08 24


PRE-DESIGN GOALS FOR PROJECT AREA

Oral Surgery

Dentistry

MAINTAIN POINT OF CARE SERVICES AND PROVIDERS

CONNECT CLINIC AND COMMUNITY

SUSTAINABILITY TECHNIQUES Low Energy Use Intensity Innovative Source Energy Systems Innovative Energy Distribution Water Use Reduction Rainwater Harvesting Reclaimed Water Reuse On-site Wastewater Treatment

Health Care Access REJUVENATE THE COMMUNITY

CONTINUE DEVELOPMENT OF MEDICAL CAMPUS

Climate/Bioregional Design Narrow Floor Plate Energy Responsive Facade Green Roof Connection to Nature Innovative Stormwater Management Transit Access Innovative Parking

Medical Arts Building and Pharmacy

Ford Alumni Center Portland, Oregon Atrium + Circulation

Cultural Center Stjordal, Norway Community Space 25

Lawrence Farmer’s Market Lawrence, Kansas Exterior Engagement


PROGRAM ANALYSIS Pharmacy 1,500SF

Reception & Waiting Pharmacy Public Toilets

Treatment Center 4,400SF

Reception Waiting (Combined with Diagnostics Services) Public Toilets Clinic Toilets Medical Preparation Pre-Op Preparation Post-Op Recovery Treatment Rooms Small Treatment Nurses Stations Offices Staff Break/Lockers Soiled & Clean Linen

1 @ 250SF = 250SF 1 @ 500SF = 500SF

1 @ 400SF = 400SF 1 @ 980SF = 980SF 2 @ 60SF = 120SF

2 @ 200SF = 400SF 2 @ 100SF = 200SF 1 @ 100SF = 100SF 4 @ 140SF = 560SF 4 @ 140SF = 560SF 2 @ 360SF = 720SF 1 @ 200SF = 200SF 1 @ 150SF = 150SF 3 @ 120SF = 360SF 1 @ 200SF = 200SF 1 @ 200SF = 200SF

Medical Clinics (Adult/Dental/Pediatrics/ 3.680SF Womens)

Reception 2,830SF Waiting (Combined with Treatment Center) 1 @ 250SF = 250SF Standard Radiographic/Mammography 1 @ 500SF = 500SF CT Scan Viewing/Diagnostics 2 @ 240SF = 480SF Offices Soiled & Clean Linen 1 @ 500SF = 500SF 1 @ 300SF = 300SF Lab & Blood Draw 5 @ 120SF = 600SF Reception 1 @ 200SF = 200SF

Healthy Eating Establishments 5,000SF

Reception & Waiting 1 @ 600SF = 600SF Public Toilets 2 @ 150SF = 300SF Clinic Toilets 2 @ 100SF = 200SF Exam Rooms 12 @ 120SF = 1,440SF Consulting Rooms 1 @ 130SF = 130SF Nurses Stations 1 @ 250SF = 250SF Offices 2 @ 180SF = 360SF Staff Break/Lockers 1 @ 200SF = 200SF Soiled & Clean Linen 1 @ 200SF = 200SF

Diagnostic Services

Waiting Lab Toilets 1,900SF Blood Draw 1 @ 100SF = 100SF Laboratory 1 @ 300SF = 300SF Office 3 @ 60SF = 180SF Soiled & Clean Linen 1 @ 800SF = 800SF 1 @ 300SF = 300SF 1 @ 120SF = 120SF 1 @ 100SF = 100SF

Open Dining Area Kitchen Demo Kitchen Cafe Market

1 @ 1,100SF = 1,100SF 1 @ 800SF = 800SF 1 @ 800SF = 800SF 1 @ 1,300SF = 1,300SF 1 @ 1,000SF = 1,000SF

Fitness & Physical Therapy 9,100SF

Gymnasium Weight Room Multi Purpose Space (Yoga, Dancing Lessons, Spin Class) Locker Rooms

1 @ 5,000SF = 5,000SF 1 @ 1,100SF = 1,100SF 1 @ 1,500SF = 1,500SF 1 @ 1,500SF = 1,500SF

Education 8,800SF

Classrooms Community Rooms/Lecture Room Large Conference Room Greenhouse

26

2 @ 1,000SF = 2,000SF 1 @ 1,300SF = 1,300SF 1 @ 1,000SF = 1,000SF 1 @ 4,500SF = 4,500SF


1

DIVISION OF PROGRAM

2

CORRELATION OF SITE

3

CONNECTING CONTEXT + PROGRAM

NORTH

27

4

ADAPTION TO SITE

5

UTILIZATION OF OUTDOOR SPACE


Floor 1 Plan

Floor 2 Plan

Floor 3 Plan

10

10 24' 9"

10

9

9 28' 0"

9

8

8

29' 6"

8

7 7

7

16

16

47' - 0"

29' 6"

16

6

6

26' 0"

6

15

5

15

26' 0"

4

4

38' - 8 13/32"

29' 6"

3

UP

29' 6"

13

1

UP

UP

DN

11

A

B F

C

G

H

I

J

25' 0"

32' - 3 25/32"

C 1

28' - 2 13/32"

23' - 5 13/16"

12' - 0"

19' 3"

B

D E

DN

16' 6"

A

13 2 12

12 23' - 0"

1

3

29' - 8 13/16"

DN

28' 0"

12

14

13

2

2

4

14

14

3

15

5

33' - 6 25/32"

5

Level 2 1/16" = 1'-0"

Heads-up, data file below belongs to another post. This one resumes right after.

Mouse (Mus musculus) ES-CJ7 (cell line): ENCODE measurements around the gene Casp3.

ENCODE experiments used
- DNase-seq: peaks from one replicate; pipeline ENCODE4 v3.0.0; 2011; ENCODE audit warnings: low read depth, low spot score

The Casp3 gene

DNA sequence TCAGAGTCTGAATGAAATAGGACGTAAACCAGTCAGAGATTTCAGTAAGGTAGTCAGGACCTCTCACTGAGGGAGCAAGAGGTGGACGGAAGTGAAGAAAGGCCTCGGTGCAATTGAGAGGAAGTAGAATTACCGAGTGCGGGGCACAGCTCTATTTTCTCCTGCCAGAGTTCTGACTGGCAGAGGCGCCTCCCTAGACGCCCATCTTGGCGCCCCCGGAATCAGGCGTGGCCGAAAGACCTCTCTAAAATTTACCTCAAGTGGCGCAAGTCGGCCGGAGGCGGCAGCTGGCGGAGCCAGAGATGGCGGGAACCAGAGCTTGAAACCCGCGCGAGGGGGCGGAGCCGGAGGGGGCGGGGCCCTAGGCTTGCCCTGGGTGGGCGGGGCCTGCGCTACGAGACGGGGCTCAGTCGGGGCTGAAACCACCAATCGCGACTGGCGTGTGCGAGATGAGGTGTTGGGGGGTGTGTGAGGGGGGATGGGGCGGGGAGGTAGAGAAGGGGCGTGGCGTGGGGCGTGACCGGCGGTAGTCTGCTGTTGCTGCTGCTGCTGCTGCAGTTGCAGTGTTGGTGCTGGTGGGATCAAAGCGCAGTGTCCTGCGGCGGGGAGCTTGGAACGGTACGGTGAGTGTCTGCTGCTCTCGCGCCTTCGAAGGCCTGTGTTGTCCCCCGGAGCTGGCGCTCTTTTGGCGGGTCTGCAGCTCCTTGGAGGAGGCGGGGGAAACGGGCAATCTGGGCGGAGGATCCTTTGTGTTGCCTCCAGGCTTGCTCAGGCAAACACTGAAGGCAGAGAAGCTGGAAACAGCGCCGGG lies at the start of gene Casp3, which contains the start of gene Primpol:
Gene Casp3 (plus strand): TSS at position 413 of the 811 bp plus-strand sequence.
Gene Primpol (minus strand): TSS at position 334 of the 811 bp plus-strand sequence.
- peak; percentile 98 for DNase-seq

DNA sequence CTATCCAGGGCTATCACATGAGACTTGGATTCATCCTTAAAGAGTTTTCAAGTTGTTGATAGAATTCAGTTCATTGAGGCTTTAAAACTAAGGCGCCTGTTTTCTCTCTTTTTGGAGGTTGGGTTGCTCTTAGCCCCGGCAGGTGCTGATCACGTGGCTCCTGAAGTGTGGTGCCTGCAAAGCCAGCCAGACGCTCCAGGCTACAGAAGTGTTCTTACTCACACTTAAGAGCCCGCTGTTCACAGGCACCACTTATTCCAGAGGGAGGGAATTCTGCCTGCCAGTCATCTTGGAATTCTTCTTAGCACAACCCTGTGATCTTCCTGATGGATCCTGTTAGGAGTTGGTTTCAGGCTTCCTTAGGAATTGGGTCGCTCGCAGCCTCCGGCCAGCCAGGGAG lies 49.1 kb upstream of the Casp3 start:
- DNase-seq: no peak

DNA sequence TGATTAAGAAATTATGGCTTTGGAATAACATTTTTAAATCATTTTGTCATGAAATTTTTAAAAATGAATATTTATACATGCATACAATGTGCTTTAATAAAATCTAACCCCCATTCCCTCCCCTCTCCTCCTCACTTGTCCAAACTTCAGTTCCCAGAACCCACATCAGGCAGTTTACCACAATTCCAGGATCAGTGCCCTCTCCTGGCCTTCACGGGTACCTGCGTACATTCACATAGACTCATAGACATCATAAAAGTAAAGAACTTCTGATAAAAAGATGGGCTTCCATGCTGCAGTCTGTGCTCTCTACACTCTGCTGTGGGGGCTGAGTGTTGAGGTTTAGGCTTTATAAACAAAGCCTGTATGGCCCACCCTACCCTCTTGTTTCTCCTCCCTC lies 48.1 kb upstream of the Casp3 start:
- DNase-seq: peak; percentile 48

F

34' 0"

G

H

I

J

1

11

11 A

B C

D

F

G

H

I

J

D E

E

1

Level 3 1/16" = 1'-0"

gymnasium/wellness

market

breakroom

linens

radiology

support/storage

mep

shared office

procedure

ct scan

locker room

restaurant/kitchen

reception

nurse station

consulting

radiology

exam room

greenhouse

imaging

lab/pharmacy

ct scan

cafe

education

vitals

restroom

consulting

prep area

demo kitchen

reception

28


29


30


31


Rising Tides 400 Bayshore Dr. Fort Lauderdale, FL 33304 Architectural Design V, Fall 2016 Professor: Keith Vanderiet

32


2 feet 2030

Rising Tides

6 feet 2070

Sea Level Rise - Fort Lauderdale

In a collaborative studio with two other schools, FAU and USC, we looked into the rising sea levels and how architecture can adapt to them. These issues were to be examined and the driving factors in planning and designing of a masterplan. The studio was split into teams and asked to come up with different solutions. My partners and I decided to go with a cut and fill operation to raise the land, as this would create more canals throughout the area of interest causing more diverse travel and recreation. After working on this master plan of the area the studio begin designing a building to accommodate shops, restaurants, and other community functions, along with 1, 2, and 3 bedroom apartments. Our main focus in design was to create a node or destination. The building began to take on two different shapes so we decided to split and separate them. This separation began to create a central shared community space which made the two buildings feel connected yet also gave them their own identities. The different views and gathering places further increased the main idea of making this site a destination for people to visit and see.

4 feet 2050

Begin with full residential building

split functions into two separate buildings

This project introduced me to designing around real problems that we face today.

33

began tweaking each building depending on its functions


Master Plan Central beach in Fort Lauderdale, fl

Site plan

34


2 Bedroom Apartments 1 Bedroom Apartments Residential Gym Business Center Expansion Space / Utilitarian

35


3 Bedroom Apartments Restaurant Retail stores Expansion Space / Utilitarian

36


37


Splitlog Farm Garden Shed 1053 Splitlog Ave Kansas City, KS Architectural Design-Build, Spring 2016 Professor: Nils Gore